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At Different Speeds: Recovering from the Asian Crisis:On the importance of policy complementarities for growth

dc.contributor.authorBruno Rocha
dc.date.accessioned2015-04-10T10:16:19Z
dc.date.available2015-04-10T10:16:19Z
dc.date.issued2007-02-15
dc.identifier.urihttp://hdl.handle.net/11540/3648
dc.description.abstractThis paper begins with a short review and discussion of the literature on policy complementarities and its implications in terms of (sustainable) growth strategies and the possible emergence of a new policymaking paradigm. Thereafter, it analyses the effect on growth of complementarities in structural policies in the specific context of a post-crisis recovery. The application of this framework to the Asian crisis can be regarded as a natural experiment. As the result of computing a complementarity indicator and a reform level indicator adjusted for complementarity for the most affected economies—Indonesia, the Republic of Korea, Malaysia, and Thailand—this study finds that these indicators, for which a comprehensive group of policy areas was considered, are clearly related to higher immediate resilience and to faster recoveries. The results suggest that while augmenting the levels of the so-called orthodox policies is necessary, it is not sufficient to generate high sustainable growth trajectories, as they must be complemented with other policies and evolve in a parallel way.
dc.languageEnglish
dc.publisherAsian Development Bank
dc.rightsCC BY 3.0 IGO
dc.rights.urihttp://creativecommons.org/licenses/by/3.0/igo
dc.titleAt Different Speeds: Recovering from the Asian Crisis:On the importance of policy complementarities for growth
dc.typeWorking Papers
dc.subject.expertFinancial Stability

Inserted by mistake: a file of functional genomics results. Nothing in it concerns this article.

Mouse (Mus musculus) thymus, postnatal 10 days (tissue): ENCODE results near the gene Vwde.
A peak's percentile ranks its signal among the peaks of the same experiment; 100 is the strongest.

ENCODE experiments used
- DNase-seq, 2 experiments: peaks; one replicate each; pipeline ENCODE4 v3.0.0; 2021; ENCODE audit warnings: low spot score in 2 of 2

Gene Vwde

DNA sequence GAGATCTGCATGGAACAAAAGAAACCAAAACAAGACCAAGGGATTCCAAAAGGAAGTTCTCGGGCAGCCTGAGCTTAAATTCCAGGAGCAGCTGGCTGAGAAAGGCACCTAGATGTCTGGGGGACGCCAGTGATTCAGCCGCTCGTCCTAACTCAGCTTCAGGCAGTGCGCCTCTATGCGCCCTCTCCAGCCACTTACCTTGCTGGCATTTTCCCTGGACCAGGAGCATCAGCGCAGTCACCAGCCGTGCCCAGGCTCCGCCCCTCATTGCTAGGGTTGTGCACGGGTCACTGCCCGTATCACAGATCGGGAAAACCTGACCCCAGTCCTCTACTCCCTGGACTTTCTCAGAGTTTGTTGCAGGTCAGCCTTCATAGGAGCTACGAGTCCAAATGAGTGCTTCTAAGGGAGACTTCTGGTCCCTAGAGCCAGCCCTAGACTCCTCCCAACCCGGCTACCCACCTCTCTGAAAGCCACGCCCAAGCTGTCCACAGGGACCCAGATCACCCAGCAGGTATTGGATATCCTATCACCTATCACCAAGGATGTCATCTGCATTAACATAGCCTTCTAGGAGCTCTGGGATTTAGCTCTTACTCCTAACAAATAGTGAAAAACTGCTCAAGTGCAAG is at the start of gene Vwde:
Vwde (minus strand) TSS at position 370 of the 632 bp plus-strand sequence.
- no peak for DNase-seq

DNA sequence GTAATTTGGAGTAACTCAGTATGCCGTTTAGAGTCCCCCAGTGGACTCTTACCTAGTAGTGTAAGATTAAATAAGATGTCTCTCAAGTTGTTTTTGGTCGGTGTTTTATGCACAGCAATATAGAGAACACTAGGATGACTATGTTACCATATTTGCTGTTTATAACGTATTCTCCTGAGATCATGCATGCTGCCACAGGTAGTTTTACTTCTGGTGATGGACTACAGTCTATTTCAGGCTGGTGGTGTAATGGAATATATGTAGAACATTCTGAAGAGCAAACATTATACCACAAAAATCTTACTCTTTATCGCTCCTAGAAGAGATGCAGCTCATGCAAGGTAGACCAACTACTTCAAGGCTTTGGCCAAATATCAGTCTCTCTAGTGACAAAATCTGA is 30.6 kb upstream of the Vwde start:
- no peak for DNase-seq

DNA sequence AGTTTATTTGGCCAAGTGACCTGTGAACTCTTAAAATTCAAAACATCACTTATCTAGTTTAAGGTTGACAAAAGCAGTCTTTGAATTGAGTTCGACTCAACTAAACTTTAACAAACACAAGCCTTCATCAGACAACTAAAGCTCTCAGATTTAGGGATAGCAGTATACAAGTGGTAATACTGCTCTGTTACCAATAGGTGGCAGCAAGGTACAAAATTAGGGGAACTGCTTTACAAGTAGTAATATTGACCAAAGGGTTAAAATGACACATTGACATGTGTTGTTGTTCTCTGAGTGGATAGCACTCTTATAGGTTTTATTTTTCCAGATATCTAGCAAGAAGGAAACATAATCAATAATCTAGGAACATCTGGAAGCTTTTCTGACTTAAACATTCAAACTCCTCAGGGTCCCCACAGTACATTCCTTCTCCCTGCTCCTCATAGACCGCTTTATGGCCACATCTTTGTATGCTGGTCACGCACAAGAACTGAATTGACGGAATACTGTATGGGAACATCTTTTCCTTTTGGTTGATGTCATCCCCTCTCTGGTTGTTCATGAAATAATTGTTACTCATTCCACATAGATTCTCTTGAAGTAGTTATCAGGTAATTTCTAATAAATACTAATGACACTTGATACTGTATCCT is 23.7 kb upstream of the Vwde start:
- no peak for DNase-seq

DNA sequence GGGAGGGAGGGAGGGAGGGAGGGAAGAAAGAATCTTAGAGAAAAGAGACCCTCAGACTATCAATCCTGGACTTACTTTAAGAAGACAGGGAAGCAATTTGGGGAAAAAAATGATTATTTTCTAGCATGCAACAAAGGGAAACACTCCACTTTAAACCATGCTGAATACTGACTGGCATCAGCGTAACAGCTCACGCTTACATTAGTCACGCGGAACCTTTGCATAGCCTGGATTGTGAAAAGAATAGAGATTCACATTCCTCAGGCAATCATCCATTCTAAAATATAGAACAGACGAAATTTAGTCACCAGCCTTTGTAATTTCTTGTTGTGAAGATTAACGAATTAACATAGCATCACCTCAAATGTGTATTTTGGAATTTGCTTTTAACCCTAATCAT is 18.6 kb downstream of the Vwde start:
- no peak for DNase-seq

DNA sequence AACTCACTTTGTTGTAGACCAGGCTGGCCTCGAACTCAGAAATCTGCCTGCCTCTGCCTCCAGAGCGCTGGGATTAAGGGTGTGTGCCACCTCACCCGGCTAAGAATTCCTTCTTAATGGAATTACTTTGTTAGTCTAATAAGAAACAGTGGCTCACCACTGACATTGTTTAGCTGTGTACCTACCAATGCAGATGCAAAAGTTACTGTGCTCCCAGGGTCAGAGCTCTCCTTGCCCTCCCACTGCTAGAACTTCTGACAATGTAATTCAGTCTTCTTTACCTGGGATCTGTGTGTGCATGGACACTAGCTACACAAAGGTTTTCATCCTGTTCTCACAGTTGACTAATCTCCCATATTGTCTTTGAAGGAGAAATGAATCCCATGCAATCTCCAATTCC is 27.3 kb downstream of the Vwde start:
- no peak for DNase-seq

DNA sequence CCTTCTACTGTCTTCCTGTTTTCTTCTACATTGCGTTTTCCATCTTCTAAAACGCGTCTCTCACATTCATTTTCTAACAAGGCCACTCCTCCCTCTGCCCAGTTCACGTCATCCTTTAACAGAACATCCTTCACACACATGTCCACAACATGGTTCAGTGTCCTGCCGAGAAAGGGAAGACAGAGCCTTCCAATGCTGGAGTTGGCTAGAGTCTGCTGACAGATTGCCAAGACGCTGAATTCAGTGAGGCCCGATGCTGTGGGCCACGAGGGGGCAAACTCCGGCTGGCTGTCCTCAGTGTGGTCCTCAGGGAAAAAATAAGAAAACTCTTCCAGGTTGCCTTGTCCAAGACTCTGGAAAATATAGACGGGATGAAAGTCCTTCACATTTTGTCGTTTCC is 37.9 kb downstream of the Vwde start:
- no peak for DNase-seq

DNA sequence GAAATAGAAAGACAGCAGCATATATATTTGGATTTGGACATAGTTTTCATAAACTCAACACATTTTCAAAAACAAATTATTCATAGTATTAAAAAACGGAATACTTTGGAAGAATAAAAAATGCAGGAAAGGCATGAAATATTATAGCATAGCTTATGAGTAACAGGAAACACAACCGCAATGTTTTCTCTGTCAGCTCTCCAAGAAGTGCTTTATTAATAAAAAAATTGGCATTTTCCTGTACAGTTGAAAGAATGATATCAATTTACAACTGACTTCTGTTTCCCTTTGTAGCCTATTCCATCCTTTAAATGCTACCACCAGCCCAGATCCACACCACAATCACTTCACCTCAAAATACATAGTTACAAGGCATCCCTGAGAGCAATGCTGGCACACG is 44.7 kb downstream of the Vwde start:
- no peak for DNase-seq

dc.subject.expertFinancial Management System
dc.subject.expertFinancial Restructuring
dc.subject.expertCapital Market Development
dc.subject.expertErosion
dc.subject.expertMarket Development
dc.subject.expertEconomics
dc.subject.expertErosion
dc.subject.expertInternational Economics
dc.subject.adbInternational Financial Market
dc.subject.adbMultilateral Financial Institutions
dc.subject.adbEconomic Recession
dc.subject.adbMarket
dc.subject.adbCrisis
dc.subject.naturalBusiness recessions
dc.subject.naturalMultilateral development banks
dc.subject.naturalRegulatory reform
dc.subject.naturalCapital
dc.title.seriesADBI Working Paper Series
dc.title.volume60
dc.contributor.imprintAsian Development Bank
oar.themeFinance
oar.themeEconomics
oar.adminregionAsia and the Pacific Region
oar.countryBangladesh
oar.countryBhutan
oar.countryIndia
oar.countryMaldives
oar.countryNepal
oar.countrySri Lanka
oar.countryBrunei Darussalam
oar.countryCambodia
oar.countryIndonesia
oar.countryLao People's Democratic
oar.countryMalaysia
oar.countryMyanmar
oar.countryPhilippines
oar.countrySingapore
oar.countryThailand
oar.countryViet Nam
oar.countryCook Islands
oar.countryFiji Islands
oar.countryKiribati
oar.countryMarshall Islands
oar.countryFederated States of Micronesia
oar.countryNauru
oar.countryPalau
oar.countryPapua New Guinea
oar.countrySamoa
oar.countrySolomon Islands
oar.countryTimor-Leste
oar.countryTonga
oar.countryTuvalu
oar.countryVanuatu
oar.countryAfghanistan
oar.countryArmenia
oar.countryAzerbaijan
oar.countryGeorgia
oar.countryKazakhstan
oar.countryKyrgyz Republic
oar.countryPakistan
oar.countryTajikistan
oar.countryTurkmenistan
oar.countryUzbekistan
oar.countryPeople's Republic of China
oar.countryHong Kong
oar.countryChina
oar.countryRepublic of Korea
oar.countryMongolia
oar.countryTaipei,China
oar.identifierOAR-004330
oar.authorRocha, Bruno
oar.importtrue
oar.googlescholar.linkpresenttrue


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  • ADBI Working Papers
    The Asian Development Bank Institute (ADBI) Working Paper series is a continuation of the formerly named Discussion Paper series which began in January 2003. The numbering of the papers continued without interruption or change. ADBI was established in 1997 in Tokyo, Japan, to help build capacity, skills, and knowledge related to poverty reduction and other areas that support long-term growth and competitiveness in developing economies in Asia and the Pacific.

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